Claire Beecroft is a university teacher/information specialist at the School of Health and Related Research (ScHARR), the University of Sheffield. Claire currently teaches on a variety of courses within ScHARR and the wider university, including the Health Technology Assessment (HTA) MOOC (Massive Open Online Course) and the MScs in Health Informatics, Public Health and HTA. Claire’s key research interests are around e-learning, e-health, applications of Web 2.0 to healthcare, teaching of health informatics and information skills and support for NHS librarians and staff to develop key informatics skills. Her main teaching interests are around literature searching and evidence retrieval, critical appraisal, e-health, telemedicine, media portrayal of health research and health economics, and information study skills.
Dr Andrew Booth is Reader in Evidence Based Information Practice at the School of Health and Related Research (ScHARR), University of Sheffield. Between 2008 and 2014 he served as Director of Research Information (Outputs) for ScHARR, helping to prepare the school’s Research Excellence Framework submission. Prior to this he worked in a wide range of roles supporting research data management, information management and evidence-based practice and delivering writing workshops to researchers. With a background in information science, Andrew has a particular interest in bibliometrics and literature review. Andrew currently serves on the editorial boards of Systematic Reviews, Implementation Science and Health Information & Libraries Journal. Over his 33-year career to date in health information management and health services research he has authored four books and over 150 peer-reviewed journal articles.
Dr William Gunn is the Head of Academic Outreach for Mendeley. He attended Tulane University as a Louisiana Board of Regents Fellow, receiving his PhD in Biomedical Science from the Center for Gene Therapy at Tulane University. Frustrated with the inefficiencies of the modern research process, he left academia and established the biology programme at Genalyte, a novel diagnostics start-up, then joined Mendeley. Dr Gunn is an Open Access advocate, co-founder of the Reproducibility Initiative and serves on the National Information Standards Organisation (NISO) Altmetrics working group.
Ben Showers is a Digital Delivery Manager at the Cabinet Office, using digital technologies to transform government services and systems for the better.Previously,he worked at JISC where he was Head of Scholarly and Library Futures, working on projects that included a shared library analytics service, as well as projects exploring the future of library systems, digital libraries, usability and digitization. He is the author ofLibrary Analytics and Metrics: using data to drive decisions and services (Facet Publishing, 2015).
Starr Hoffman has made two videos to support her new book Dynamic Research Support for Academic Libraries, published this month by Facet. The first video describes how academic libraries can support the research lifecycle for faculty and students and the second introduces the book and defines ‘research support’.
Facet are pleased to announce the release of two new books, Practical Tips for Facilitating Research and Dynamic Research Support for Academic Libraries.
Higher education is in a period of rapid evolution and academic libraries must continually evaluate and adjust their services to meet new needs. Librarian roles are changing and new specialisms, such as data librarians are emerging. Activities are being driven by researcher requirements such as the demand for wider dissemination and the impact of research.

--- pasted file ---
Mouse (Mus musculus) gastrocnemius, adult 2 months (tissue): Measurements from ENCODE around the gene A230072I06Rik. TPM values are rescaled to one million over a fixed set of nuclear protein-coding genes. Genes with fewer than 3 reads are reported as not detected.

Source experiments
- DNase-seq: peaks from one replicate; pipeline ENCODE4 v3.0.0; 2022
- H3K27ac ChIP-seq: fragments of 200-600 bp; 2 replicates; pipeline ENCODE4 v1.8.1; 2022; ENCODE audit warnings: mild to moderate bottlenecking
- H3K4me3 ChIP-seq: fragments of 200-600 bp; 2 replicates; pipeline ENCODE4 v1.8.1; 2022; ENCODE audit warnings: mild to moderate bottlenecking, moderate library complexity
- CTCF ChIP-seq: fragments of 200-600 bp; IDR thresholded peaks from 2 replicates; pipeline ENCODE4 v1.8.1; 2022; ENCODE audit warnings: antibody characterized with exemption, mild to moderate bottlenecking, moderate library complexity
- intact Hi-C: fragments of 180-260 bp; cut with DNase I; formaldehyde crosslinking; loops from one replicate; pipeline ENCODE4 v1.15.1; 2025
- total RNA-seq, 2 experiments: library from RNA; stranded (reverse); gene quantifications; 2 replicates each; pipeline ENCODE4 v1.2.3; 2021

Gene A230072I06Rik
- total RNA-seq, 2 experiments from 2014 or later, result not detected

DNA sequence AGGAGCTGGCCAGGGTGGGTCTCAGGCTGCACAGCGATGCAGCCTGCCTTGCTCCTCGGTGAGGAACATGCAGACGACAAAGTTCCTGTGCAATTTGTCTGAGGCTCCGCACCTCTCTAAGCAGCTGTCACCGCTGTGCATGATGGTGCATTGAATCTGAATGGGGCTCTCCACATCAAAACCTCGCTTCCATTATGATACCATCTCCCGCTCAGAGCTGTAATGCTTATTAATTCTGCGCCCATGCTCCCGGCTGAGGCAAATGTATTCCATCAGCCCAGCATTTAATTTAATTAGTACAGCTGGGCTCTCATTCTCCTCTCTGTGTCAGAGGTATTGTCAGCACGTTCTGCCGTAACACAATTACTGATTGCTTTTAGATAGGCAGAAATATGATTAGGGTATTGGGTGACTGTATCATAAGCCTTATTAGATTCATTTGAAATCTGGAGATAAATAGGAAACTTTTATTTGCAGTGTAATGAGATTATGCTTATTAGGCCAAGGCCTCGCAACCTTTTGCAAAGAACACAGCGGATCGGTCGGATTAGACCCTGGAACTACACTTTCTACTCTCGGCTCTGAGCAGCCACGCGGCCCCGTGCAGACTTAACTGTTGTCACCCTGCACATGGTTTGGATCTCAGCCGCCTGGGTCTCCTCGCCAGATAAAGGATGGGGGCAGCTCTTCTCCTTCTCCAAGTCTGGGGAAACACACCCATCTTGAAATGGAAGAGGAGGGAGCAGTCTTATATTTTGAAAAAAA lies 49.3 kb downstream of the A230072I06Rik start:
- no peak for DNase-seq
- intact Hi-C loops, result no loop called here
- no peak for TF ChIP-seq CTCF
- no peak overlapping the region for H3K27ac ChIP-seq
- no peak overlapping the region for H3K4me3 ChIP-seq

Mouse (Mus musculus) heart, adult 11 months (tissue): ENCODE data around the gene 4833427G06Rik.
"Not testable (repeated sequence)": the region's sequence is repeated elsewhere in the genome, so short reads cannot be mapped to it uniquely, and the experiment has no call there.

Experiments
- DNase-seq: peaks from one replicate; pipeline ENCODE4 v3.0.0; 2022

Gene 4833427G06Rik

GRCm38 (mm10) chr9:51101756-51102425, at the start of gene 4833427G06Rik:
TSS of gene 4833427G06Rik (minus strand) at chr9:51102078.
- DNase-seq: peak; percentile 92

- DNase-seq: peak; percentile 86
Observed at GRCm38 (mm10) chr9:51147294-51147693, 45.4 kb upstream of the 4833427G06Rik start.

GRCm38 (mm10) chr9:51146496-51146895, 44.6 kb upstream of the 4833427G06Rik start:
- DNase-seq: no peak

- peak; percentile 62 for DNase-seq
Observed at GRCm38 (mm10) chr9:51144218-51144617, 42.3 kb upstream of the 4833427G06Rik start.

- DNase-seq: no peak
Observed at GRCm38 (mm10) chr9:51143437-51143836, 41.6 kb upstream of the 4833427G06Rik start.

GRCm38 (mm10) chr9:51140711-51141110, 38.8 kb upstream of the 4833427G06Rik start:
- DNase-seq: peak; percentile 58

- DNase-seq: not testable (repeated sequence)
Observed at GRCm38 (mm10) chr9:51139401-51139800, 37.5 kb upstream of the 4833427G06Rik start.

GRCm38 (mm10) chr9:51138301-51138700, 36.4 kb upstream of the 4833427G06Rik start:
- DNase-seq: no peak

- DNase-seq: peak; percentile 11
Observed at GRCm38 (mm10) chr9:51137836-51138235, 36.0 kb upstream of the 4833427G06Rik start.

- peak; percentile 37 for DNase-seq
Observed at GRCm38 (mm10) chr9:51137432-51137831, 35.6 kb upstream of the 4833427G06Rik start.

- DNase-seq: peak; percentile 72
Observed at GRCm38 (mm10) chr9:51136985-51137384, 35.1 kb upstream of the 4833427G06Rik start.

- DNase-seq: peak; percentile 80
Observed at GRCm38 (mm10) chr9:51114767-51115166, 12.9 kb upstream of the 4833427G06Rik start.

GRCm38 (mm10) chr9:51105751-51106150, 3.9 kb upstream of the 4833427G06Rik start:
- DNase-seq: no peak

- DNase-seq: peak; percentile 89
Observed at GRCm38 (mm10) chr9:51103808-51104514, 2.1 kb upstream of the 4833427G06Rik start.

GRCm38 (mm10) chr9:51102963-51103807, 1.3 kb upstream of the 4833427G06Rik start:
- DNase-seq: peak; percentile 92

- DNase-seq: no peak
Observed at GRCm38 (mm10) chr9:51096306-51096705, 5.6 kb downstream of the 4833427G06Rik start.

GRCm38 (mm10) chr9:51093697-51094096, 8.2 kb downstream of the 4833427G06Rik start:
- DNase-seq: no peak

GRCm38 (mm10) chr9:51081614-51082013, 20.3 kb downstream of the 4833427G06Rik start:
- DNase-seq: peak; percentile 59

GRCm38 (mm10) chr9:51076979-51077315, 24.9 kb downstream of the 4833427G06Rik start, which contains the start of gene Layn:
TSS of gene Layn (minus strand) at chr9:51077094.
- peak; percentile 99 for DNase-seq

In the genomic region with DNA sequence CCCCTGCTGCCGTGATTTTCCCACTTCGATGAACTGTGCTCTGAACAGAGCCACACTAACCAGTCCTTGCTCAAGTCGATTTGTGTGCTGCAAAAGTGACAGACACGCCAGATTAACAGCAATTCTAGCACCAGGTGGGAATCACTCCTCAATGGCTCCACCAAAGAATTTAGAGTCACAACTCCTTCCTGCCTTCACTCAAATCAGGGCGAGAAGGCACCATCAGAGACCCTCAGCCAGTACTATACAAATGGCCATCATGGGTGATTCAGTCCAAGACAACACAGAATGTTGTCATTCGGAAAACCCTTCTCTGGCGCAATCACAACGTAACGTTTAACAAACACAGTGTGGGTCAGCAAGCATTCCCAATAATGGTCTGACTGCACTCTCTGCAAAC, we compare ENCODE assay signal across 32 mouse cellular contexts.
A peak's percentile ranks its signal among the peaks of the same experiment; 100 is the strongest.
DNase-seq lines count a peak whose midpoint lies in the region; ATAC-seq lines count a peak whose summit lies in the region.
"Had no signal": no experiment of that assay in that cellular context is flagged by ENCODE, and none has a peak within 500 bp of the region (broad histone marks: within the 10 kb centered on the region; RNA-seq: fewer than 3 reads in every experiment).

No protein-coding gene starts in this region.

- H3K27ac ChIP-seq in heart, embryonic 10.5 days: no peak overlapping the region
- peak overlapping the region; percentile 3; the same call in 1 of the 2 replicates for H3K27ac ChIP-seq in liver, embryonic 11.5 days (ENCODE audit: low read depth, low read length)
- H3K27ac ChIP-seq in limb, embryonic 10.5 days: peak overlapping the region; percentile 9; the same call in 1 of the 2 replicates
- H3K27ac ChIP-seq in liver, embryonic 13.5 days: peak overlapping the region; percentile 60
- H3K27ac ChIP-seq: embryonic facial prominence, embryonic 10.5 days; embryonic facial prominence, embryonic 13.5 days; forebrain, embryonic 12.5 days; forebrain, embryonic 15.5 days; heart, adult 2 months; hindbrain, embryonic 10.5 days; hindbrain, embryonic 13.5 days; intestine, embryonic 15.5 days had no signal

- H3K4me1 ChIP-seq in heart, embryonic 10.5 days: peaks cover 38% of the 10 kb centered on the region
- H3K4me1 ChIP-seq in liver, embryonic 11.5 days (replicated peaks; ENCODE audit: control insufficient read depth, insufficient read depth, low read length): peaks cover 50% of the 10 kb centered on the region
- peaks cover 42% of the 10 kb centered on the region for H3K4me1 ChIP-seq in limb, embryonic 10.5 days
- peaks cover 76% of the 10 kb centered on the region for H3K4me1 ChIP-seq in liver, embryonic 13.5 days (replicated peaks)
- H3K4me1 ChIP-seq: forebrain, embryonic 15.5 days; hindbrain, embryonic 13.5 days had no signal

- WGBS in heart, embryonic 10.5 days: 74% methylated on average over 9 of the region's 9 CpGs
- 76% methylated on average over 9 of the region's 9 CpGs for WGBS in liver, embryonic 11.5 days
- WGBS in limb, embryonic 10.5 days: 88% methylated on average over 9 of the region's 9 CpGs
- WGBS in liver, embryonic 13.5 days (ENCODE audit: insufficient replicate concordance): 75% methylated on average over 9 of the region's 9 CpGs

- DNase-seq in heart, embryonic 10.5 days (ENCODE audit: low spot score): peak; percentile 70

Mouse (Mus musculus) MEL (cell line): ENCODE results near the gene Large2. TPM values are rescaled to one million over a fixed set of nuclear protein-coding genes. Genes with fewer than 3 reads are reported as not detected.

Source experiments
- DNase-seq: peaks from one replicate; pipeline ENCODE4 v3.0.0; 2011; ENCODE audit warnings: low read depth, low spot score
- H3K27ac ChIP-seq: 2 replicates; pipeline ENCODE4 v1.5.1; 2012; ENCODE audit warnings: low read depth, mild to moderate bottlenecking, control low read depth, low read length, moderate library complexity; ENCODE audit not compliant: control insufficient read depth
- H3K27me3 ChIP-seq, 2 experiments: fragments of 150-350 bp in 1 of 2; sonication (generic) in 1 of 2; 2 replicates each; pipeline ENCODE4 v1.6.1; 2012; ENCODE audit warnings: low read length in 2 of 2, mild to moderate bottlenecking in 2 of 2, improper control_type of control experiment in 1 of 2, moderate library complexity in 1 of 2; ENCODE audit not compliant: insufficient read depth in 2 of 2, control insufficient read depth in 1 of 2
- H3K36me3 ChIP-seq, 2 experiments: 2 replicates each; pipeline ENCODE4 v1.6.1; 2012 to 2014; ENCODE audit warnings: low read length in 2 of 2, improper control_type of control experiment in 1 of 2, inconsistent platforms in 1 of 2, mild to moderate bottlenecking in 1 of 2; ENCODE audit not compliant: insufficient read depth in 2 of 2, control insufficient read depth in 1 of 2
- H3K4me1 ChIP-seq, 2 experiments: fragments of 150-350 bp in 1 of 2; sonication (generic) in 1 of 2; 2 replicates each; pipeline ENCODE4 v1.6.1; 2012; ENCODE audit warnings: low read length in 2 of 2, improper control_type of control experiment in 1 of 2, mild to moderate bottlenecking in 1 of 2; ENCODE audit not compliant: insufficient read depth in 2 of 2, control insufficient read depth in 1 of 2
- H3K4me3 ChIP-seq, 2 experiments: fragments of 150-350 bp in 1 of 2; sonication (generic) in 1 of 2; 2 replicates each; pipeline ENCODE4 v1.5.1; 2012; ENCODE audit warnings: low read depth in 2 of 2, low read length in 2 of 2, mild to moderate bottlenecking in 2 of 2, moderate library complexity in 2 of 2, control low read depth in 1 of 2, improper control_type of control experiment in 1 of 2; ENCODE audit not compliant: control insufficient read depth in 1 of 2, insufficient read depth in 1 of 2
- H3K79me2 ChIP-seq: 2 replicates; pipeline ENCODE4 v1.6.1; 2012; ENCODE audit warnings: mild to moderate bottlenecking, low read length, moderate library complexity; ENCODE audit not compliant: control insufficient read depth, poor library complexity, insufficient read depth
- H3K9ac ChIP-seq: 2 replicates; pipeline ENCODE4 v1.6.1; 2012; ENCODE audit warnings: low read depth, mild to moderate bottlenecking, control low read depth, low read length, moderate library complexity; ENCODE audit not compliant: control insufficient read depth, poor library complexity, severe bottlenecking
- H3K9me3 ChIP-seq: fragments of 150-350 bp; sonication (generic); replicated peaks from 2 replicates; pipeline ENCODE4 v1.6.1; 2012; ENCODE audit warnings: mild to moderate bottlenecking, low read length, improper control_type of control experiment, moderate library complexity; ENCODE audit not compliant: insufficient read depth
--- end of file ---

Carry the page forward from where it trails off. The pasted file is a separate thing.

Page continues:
Two new books from Facet Publishing, Practical Tips for Facilitating Research and Dynamic Research Support for Academic Libraries, will provide inspiration and practical guidance to enable LIS staff developing their role in the research environment to evaluate their current provision and develop services to meet the evolving needs of the research community.
Practical Tips for Facilitating Research offers innovative tips and reliable best practice to assist academic liaison librarians, research support librarians and all library and information professionals who work with research staff and students.
Author Moira Bent said, “my book bridges the gap between theory and practice, grounding the very practical ideas garnered from library and information staff around the world in current research in the library and information science discipline.”
Dynamic Research Support for Academic Libraries provides inspiration through illustrative examples of emerging models of research support and is contributed to by library practitioners from across the world.
Editor Starr Hoffman said, “Dynamic Research Support for Academic Libraries is designed to inspire librarians and administrators to think of ‘research support’ not merely as Reference 2.0, but as an innovative, holistic activity that should be distributed throughout the organization.”
A preview chapter for each book is available on the Facet website, along with information about how to order.
The slideshow below takes you chapter-by-chapter through the new Facet title edited by Deborah Shorley and Michael Jubb, The Future of Scholarly Communication.
Chemistry is widely considered to stand at the crossroads of many disciplines, with signposts to molecular, life, materials, polymer, environmental and computer sciences, as well as to physics and mathematics, and even art and design. To collaborate and share research data and ideas across these areas, research scientists must strive (and do not always succeed) to find common languages to express their intended concepts.
(Rzepa, Henry S. (2013). Changing ways of sharing research in chemistry. In: Shorley, Deborah and Jubb, Michael. The Future of Scholarly Communication. London: Facet Publishing. 3).
The following is an abstract of the Henry S. Rzepa’s chapter ‘Changing ways of sharing research in chemistry’ in The Future of Scholarly Communication. A PDF of the full chapter is available for free on the Facet Publishing website.
The challenges of sharing research in chemistry are introduced via the molecule and how its essential information features might be formalized. The review then covers a period of around 33 years, describing how scientists used to share information about the molecule, and how that sharing has evolved during a period that has seen the widespread introduction of several disruptive technologies. These include e-mail and its now ubiquitous attachment, the world wide web and its modern expression via blogs and wikis. The review describes how digital documents have similarly evolved during this period, acquiring in some cases digital rights management, metadata and most recently an existence in the cloud. The review also describes how the dissemination of digital research data has also changed dramatically, the most recent innovation being data repositories, and speculates what the future of sharing research via the latest disruptive technology, tablets, might be.